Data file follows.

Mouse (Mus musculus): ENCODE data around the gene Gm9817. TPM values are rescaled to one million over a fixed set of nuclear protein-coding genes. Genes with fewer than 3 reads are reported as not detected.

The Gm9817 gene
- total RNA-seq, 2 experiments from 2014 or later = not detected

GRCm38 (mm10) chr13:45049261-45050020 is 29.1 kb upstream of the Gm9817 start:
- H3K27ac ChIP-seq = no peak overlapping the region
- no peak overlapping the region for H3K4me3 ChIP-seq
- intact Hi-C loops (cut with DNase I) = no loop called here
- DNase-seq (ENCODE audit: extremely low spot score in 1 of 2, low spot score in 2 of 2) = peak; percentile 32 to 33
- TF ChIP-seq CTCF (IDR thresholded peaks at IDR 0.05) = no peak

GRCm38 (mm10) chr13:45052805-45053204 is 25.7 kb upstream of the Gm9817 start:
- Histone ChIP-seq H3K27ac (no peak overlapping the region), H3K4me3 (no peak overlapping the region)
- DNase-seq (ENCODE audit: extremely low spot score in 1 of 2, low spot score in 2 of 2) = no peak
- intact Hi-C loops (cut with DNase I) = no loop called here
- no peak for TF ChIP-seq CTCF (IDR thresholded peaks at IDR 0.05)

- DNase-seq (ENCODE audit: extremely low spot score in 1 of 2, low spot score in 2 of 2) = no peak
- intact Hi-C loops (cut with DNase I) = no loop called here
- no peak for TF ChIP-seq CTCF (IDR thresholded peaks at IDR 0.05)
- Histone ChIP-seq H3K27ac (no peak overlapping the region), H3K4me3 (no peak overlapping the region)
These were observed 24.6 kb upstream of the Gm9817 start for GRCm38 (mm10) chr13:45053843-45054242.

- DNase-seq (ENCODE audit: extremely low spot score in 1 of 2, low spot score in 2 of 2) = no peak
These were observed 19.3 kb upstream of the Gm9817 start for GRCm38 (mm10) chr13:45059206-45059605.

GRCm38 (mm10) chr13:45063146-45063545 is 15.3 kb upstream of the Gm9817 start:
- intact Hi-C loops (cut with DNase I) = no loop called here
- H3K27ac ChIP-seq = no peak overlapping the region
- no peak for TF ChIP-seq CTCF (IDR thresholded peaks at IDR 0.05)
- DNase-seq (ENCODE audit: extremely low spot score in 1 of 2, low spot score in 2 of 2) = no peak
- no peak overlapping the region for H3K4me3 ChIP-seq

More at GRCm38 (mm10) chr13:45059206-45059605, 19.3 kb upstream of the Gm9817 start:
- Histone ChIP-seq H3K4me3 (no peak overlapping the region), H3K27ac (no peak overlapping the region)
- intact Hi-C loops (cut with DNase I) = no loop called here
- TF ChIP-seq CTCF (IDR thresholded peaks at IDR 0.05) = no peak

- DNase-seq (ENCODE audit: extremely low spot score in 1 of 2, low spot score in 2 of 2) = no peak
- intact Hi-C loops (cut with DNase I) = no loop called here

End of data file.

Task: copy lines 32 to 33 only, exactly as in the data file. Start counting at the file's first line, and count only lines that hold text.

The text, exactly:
- DNase-seq (ENCODE audit: extremely low spot score in 1 of 2, low spot score in 2 of 2) = no peak
- intact Hi-C loops (cut with DNase I) = no loop called here